Starsier

Inspired by the near-endangered primate called the Filipino tarsier, Starsier has a tail likened to a psychic crystal pendulum.

Her big eyes contain the secrets of the universe and looking at them can hypnotize others.

This Pokémon stores electrical energy in its cheeks, allowing it to possess telekinetic abilities and unleash a storm of psionic force during battle.

Foal and Trikbalang

Based on the unique Filipino mythical creature tikbalang, Trikbalang thrive in both rural and urban landscapes.

This Pokémon leads a pack of foals through mountains and streets at night in order to scare or play unpleasant tricks on passers-by.

However, they respect the formalities, and will stop willingly if passers-by ask permission to cross their territories.

Sproutoo, Bambelle and Bambakas

The origins of Sproutoo, Bambelle and Bambakas come from the magnificent Filipino myth of Malakas and Maganda.

Unevolved Sproutoo can be found in groups, waiting for its hard shell to be pecked at by bird Pokémon to evolve.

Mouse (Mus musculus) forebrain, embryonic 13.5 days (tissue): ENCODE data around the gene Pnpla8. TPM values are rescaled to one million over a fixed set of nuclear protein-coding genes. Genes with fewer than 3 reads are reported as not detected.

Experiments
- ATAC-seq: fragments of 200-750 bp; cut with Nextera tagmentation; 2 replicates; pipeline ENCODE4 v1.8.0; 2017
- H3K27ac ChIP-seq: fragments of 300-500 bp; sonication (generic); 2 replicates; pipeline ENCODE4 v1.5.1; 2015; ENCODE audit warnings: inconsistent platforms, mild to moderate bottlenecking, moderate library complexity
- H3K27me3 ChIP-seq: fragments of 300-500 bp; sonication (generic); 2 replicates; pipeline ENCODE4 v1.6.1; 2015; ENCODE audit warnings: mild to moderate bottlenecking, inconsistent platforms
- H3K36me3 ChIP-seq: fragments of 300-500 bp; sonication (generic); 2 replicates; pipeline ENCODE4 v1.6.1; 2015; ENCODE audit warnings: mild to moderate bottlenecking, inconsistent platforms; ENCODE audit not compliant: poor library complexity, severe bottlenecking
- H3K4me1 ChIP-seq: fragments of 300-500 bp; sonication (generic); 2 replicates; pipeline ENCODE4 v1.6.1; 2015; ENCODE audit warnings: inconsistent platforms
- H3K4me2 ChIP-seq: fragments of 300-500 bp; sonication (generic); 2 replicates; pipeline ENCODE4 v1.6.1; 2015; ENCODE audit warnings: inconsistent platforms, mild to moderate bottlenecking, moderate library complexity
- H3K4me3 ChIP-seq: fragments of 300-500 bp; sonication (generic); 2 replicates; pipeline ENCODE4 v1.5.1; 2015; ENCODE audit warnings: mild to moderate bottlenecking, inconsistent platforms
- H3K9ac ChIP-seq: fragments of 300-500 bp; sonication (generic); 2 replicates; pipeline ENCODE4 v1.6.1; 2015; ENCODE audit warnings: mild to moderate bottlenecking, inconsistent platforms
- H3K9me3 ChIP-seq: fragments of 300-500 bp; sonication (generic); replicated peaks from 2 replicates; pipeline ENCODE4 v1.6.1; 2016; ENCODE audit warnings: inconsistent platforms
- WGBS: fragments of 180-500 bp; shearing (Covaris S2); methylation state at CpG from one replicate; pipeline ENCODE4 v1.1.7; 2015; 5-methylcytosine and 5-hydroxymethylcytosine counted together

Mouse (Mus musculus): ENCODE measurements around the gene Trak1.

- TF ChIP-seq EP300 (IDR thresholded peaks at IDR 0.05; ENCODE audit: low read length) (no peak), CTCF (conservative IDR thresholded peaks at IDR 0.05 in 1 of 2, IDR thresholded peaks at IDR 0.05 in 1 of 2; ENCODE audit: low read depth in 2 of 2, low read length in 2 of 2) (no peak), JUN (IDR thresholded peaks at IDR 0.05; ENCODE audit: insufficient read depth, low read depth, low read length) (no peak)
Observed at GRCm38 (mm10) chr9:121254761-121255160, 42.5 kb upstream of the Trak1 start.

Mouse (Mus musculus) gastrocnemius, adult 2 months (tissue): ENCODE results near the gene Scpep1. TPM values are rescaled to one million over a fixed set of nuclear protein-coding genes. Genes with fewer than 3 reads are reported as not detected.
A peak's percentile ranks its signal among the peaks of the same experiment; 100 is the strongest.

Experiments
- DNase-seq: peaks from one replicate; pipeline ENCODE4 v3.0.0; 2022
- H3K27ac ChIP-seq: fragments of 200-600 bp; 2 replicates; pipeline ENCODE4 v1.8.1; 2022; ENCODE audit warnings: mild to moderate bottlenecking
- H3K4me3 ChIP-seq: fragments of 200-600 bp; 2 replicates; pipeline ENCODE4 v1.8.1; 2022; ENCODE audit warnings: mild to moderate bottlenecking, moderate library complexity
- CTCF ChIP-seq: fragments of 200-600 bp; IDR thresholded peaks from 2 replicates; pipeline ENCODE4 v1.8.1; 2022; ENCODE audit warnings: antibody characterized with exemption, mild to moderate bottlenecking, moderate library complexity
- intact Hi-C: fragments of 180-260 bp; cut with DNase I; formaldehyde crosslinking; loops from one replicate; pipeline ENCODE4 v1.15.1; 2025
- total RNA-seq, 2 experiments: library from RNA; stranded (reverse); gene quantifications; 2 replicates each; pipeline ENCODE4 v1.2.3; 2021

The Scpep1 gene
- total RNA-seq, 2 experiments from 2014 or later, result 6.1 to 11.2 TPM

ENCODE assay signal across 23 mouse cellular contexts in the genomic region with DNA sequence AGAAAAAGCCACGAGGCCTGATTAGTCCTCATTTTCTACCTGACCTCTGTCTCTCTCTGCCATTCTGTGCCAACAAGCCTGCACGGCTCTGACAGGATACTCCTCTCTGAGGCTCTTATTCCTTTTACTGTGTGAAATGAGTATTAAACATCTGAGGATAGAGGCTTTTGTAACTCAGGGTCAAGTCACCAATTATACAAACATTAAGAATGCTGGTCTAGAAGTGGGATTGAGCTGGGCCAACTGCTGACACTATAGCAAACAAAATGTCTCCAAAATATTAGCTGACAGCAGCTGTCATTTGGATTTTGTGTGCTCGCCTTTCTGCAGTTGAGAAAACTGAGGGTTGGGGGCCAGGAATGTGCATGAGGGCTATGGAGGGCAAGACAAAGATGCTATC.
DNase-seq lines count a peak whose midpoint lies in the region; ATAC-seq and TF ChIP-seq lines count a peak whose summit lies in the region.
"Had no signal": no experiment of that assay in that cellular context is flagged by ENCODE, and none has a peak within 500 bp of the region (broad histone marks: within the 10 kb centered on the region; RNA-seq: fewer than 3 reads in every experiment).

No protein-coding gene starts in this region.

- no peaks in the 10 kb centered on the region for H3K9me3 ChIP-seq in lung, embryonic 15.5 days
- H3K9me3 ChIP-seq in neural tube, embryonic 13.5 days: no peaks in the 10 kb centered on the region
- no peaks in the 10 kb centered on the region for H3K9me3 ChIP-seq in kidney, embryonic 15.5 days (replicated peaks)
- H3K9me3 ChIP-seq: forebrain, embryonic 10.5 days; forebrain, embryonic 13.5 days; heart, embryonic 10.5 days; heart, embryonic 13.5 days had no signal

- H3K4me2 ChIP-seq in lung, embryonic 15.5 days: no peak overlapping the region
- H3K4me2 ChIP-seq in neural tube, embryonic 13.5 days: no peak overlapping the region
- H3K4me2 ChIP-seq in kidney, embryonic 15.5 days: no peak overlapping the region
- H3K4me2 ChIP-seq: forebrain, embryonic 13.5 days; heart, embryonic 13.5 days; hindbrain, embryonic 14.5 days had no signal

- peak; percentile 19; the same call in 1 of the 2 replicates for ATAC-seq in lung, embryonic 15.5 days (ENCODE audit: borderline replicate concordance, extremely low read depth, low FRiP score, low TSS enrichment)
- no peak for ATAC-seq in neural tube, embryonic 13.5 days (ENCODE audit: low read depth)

The males evolve into the tough and tenacious Bambakas, while the females evolve into the beautiful and powerful Bambelle.

Twinklish and Butanduin

Twinklish and Butanduin derive their physical characteristics from the slow-moving, filter-feeding carpet shark known locally as the butting.

The spots on Twinklish’s black skin turn into beautiful patterns similar to constellations seen at night.

When the Twinklish and Butanduin Shoals come out at night, their unique patterns gleam and sparkle under the sea. It is a sight to behold as they reflect the vast and incredible scene of the night sky.

Insektrawl, Pyroparu, Plasmaparu and Aquaparu

Like the popular Eevee, the evolutionary variants of Insektrawl are one of a kind.

Once that tomato hornworm-based Pokemon eat enough leaves, it will evolve into three different variants depending on what type of flowering plant it has eaten. These variants each represent the colors found in the Philippine flag.

Alejo also stated that these variants are based on butterfly species found in the Philippines; red-bodied swallowtail for Pyroparu, orange migrant for Plasmaparu, and white dragon tail for Aquaparu.

Alomixalo

Aloximalo is derived from the popular Filipino cold dessert Hello Hello. He lives in the cold mountain ranges of the region.